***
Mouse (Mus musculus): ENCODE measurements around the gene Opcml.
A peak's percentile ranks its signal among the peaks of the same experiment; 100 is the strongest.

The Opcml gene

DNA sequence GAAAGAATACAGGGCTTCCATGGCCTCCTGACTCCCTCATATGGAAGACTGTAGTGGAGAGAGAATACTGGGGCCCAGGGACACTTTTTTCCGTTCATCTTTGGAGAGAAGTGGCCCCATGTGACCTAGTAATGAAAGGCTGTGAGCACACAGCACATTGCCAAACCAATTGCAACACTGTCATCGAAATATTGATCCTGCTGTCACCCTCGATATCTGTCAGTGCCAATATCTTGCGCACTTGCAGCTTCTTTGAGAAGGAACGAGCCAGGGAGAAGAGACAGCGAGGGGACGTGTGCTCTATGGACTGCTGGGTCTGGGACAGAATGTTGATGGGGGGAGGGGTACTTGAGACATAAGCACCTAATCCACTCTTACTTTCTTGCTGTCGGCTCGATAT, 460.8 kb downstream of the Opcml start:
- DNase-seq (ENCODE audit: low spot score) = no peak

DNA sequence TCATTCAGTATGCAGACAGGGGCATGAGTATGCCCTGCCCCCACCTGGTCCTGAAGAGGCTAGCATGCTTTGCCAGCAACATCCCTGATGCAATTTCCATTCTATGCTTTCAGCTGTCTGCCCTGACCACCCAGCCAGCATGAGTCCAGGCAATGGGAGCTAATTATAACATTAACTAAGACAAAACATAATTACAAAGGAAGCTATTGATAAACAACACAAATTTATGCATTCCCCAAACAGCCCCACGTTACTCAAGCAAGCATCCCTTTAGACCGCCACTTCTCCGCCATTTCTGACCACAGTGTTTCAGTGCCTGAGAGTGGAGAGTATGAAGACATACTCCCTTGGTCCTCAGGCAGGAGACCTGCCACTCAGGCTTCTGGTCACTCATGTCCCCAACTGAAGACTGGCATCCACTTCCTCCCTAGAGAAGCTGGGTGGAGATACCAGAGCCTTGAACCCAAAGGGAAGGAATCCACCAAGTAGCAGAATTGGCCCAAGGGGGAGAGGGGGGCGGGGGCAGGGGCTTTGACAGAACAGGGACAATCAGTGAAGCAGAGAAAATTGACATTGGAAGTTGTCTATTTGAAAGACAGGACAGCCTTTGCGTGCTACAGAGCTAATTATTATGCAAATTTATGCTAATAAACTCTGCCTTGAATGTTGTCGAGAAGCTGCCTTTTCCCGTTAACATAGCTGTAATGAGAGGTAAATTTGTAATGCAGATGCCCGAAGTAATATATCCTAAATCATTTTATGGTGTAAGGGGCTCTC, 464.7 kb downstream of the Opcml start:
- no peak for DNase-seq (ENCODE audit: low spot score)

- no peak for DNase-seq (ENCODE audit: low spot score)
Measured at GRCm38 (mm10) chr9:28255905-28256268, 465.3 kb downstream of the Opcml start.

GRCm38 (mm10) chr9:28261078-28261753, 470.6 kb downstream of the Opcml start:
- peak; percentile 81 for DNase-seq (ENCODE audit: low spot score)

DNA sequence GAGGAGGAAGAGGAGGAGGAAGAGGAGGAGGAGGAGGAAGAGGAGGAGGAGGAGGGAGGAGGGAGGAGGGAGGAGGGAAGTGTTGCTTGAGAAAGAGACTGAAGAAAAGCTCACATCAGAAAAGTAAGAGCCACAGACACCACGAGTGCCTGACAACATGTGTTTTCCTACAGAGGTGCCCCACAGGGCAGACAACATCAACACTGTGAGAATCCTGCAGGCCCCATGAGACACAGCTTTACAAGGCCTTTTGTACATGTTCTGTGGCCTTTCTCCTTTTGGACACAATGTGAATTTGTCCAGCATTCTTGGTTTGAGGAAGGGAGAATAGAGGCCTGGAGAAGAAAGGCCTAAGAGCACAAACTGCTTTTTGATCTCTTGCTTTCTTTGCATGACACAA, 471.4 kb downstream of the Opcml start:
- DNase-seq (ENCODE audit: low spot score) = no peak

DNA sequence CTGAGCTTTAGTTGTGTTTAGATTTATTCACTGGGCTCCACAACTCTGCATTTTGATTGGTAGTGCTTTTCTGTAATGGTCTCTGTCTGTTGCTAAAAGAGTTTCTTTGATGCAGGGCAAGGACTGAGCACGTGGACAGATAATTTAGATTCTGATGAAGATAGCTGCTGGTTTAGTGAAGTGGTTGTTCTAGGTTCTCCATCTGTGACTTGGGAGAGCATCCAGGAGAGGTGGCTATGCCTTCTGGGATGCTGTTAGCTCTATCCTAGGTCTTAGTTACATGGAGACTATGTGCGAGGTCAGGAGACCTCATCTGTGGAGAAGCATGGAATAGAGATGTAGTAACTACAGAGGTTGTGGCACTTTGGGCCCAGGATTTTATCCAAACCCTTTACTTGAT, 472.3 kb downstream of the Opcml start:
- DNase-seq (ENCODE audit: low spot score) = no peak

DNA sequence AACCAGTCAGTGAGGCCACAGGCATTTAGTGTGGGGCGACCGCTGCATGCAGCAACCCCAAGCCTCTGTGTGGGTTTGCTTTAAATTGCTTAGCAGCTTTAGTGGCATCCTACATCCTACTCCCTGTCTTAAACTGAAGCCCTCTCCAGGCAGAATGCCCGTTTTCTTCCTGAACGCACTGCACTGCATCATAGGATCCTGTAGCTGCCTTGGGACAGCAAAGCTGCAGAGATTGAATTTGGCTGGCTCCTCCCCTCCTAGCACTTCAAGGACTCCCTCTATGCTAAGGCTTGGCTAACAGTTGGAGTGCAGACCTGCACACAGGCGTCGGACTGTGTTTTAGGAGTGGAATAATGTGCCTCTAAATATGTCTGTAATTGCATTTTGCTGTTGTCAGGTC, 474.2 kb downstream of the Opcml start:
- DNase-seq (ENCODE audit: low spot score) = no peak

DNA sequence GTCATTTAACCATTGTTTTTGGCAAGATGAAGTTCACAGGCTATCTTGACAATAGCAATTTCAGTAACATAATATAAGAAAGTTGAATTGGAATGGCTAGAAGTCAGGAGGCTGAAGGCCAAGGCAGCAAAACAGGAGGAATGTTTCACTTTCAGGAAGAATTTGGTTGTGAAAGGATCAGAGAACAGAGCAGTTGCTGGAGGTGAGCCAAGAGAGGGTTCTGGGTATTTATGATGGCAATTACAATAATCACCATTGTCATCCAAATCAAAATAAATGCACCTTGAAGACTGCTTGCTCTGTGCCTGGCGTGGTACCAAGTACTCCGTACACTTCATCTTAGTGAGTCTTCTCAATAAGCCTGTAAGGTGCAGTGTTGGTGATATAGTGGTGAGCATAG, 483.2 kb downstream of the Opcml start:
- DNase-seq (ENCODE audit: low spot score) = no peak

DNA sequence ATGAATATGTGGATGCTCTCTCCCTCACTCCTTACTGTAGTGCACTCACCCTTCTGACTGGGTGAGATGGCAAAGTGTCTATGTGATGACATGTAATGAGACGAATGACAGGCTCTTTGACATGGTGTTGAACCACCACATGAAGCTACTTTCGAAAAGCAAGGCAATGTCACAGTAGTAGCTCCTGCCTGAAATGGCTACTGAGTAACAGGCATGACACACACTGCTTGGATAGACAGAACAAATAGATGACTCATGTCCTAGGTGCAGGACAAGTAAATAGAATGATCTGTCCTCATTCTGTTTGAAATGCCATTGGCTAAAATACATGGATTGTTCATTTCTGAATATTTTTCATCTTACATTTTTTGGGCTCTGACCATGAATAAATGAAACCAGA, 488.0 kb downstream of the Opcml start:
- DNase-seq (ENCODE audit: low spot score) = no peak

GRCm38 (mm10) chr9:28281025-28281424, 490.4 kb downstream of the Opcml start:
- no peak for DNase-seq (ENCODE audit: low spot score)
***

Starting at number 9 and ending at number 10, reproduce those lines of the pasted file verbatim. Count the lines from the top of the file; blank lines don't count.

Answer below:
Measured at GRCm38 (mm10) chr9:28255905-28256268, 465.3 kb downstream of the Opcml start.

GRCm38 (mm10) chr9:28261078-28261753, 470.6 kb downstream of the Opcml start: